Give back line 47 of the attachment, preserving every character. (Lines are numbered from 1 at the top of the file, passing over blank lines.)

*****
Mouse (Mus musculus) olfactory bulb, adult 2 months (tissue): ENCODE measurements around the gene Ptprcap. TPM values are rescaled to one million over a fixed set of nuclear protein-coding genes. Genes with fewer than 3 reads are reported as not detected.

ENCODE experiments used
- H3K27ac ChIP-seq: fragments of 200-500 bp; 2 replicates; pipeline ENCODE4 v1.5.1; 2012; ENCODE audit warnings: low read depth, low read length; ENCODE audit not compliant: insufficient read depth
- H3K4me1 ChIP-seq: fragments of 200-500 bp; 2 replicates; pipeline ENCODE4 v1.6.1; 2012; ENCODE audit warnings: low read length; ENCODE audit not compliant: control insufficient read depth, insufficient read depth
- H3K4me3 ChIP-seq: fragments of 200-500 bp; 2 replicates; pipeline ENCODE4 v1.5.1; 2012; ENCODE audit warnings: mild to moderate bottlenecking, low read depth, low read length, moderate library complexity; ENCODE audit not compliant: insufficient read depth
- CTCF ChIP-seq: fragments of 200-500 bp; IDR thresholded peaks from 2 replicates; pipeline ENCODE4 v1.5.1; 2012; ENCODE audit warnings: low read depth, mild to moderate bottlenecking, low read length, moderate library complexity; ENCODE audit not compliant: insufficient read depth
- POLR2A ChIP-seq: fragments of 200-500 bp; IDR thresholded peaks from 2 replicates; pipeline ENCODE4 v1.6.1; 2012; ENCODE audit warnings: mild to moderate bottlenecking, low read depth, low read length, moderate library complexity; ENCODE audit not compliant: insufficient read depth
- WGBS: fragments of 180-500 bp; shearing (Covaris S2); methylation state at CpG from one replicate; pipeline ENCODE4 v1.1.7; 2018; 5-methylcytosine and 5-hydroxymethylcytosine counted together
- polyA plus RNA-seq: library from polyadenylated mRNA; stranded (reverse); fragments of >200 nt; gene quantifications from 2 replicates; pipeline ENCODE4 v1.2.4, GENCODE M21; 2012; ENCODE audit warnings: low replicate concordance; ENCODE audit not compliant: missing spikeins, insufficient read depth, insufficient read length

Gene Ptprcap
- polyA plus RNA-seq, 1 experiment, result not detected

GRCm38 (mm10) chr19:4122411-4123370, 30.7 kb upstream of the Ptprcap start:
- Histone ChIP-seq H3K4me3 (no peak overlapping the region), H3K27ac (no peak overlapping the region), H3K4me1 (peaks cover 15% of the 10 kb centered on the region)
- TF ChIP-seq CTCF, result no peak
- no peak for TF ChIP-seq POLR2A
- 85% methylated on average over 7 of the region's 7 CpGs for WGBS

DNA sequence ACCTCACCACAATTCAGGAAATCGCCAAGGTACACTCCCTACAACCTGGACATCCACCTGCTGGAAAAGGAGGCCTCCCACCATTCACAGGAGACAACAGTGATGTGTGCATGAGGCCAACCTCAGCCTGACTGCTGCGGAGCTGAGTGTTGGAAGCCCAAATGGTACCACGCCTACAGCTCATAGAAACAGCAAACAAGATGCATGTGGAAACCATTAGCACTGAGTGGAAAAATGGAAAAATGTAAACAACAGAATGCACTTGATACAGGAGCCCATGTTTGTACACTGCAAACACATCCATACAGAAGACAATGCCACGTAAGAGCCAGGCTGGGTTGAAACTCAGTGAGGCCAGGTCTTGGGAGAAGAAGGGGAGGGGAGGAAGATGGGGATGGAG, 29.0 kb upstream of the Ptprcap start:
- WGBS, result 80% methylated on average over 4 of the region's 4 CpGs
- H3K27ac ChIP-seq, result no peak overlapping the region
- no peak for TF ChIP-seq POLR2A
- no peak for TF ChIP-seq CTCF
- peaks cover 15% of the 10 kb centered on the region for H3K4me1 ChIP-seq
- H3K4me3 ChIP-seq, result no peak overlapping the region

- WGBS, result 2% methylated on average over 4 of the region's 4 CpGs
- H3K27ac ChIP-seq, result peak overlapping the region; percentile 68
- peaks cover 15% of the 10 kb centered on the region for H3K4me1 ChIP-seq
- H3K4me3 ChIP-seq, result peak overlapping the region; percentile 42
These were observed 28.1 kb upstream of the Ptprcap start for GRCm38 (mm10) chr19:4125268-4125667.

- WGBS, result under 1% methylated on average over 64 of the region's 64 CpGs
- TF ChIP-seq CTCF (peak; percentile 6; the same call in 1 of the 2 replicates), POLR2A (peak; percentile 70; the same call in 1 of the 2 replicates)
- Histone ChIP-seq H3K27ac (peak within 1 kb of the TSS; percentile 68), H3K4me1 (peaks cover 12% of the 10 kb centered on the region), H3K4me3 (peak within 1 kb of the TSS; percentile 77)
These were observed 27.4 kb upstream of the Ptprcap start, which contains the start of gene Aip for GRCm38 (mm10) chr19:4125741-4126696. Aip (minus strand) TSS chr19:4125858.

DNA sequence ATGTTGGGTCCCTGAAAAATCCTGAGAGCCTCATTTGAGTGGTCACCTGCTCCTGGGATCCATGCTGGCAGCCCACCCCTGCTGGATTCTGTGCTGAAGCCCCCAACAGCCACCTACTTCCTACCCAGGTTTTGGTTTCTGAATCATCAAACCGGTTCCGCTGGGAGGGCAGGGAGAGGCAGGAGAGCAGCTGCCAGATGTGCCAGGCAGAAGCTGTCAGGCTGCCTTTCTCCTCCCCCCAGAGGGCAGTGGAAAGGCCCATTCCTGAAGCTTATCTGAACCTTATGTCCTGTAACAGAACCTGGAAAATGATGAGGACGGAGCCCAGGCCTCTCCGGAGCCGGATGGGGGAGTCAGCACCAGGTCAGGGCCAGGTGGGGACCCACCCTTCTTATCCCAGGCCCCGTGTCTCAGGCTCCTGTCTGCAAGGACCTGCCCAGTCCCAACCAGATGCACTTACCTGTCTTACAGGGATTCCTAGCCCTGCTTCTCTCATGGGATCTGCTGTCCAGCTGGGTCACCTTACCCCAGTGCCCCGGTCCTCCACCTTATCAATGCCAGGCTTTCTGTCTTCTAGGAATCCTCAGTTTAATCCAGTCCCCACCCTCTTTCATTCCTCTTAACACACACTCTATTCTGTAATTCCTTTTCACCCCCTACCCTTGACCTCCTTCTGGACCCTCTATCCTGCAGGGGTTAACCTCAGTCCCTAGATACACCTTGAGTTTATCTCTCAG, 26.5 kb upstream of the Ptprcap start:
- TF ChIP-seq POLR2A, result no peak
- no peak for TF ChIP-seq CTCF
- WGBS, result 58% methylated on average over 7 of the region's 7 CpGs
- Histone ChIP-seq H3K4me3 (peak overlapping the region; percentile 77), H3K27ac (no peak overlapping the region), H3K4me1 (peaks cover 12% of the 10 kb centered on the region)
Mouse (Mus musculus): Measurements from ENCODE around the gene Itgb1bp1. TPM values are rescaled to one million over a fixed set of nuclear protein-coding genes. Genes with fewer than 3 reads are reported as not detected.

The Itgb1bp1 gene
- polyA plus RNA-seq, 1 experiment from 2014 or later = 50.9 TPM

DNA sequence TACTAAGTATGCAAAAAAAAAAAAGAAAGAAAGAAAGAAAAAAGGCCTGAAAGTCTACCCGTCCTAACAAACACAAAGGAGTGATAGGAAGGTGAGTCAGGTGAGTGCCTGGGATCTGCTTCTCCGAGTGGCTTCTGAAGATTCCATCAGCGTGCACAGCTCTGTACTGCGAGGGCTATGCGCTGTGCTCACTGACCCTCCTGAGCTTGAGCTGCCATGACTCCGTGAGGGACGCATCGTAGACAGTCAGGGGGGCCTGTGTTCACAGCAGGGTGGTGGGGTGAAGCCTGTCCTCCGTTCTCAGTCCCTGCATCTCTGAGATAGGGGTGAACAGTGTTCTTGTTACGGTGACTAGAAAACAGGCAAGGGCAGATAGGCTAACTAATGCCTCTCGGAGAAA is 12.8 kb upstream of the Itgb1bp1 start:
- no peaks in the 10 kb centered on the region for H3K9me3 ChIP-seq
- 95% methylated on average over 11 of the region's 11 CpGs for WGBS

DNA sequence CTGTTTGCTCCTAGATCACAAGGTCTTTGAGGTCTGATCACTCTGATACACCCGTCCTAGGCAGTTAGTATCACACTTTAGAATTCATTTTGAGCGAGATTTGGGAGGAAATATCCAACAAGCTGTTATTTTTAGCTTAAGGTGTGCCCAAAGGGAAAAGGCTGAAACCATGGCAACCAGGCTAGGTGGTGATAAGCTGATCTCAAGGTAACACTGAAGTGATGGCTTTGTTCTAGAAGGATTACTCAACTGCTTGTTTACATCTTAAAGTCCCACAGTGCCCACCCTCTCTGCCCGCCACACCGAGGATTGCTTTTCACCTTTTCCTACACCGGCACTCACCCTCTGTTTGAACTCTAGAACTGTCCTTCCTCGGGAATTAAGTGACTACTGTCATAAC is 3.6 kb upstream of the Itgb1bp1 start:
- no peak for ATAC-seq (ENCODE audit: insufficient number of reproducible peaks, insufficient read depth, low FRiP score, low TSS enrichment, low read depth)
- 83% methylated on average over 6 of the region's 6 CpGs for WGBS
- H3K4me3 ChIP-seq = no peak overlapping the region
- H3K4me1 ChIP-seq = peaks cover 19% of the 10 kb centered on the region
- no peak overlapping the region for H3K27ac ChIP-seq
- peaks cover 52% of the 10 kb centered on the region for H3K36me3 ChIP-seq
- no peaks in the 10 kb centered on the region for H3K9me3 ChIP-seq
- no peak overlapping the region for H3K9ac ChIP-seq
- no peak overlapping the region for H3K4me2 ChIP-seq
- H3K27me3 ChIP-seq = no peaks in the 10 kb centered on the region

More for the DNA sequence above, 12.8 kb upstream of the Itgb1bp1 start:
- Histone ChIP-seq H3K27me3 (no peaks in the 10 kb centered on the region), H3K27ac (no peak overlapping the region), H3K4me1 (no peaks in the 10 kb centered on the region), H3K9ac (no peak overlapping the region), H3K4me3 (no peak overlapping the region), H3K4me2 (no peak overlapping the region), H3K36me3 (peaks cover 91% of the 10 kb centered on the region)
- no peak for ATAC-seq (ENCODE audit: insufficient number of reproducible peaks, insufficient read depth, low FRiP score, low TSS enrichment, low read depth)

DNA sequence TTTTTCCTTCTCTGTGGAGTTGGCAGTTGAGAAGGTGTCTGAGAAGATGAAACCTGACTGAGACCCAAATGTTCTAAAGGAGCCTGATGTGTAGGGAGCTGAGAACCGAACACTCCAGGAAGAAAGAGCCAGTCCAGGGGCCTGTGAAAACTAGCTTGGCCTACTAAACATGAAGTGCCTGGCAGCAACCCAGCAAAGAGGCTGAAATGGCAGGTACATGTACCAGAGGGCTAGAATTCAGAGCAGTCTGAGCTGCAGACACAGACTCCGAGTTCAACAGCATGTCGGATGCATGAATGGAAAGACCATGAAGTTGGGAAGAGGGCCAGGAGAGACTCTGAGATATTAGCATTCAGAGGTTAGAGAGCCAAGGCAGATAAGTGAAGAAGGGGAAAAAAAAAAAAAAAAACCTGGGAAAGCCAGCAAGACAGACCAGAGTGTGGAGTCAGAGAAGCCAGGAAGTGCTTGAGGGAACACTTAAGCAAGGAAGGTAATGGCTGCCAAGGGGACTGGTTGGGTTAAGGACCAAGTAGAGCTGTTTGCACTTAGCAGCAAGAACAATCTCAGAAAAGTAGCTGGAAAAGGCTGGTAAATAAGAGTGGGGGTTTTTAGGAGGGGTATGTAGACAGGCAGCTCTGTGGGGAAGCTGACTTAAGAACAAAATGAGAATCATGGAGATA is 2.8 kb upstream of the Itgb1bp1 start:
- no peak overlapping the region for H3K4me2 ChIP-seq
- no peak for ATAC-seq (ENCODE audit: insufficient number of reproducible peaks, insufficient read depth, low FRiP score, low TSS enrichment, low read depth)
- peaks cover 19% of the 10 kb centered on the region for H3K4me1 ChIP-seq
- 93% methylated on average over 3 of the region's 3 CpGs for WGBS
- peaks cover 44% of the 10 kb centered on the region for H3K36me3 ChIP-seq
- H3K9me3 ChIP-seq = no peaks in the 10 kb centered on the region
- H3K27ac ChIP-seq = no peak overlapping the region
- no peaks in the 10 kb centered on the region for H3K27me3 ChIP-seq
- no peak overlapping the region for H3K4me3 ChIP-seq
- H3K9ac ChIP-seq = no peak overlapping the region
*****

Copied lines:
- H3K4me3 ChIP-seq = no peak overlapping the region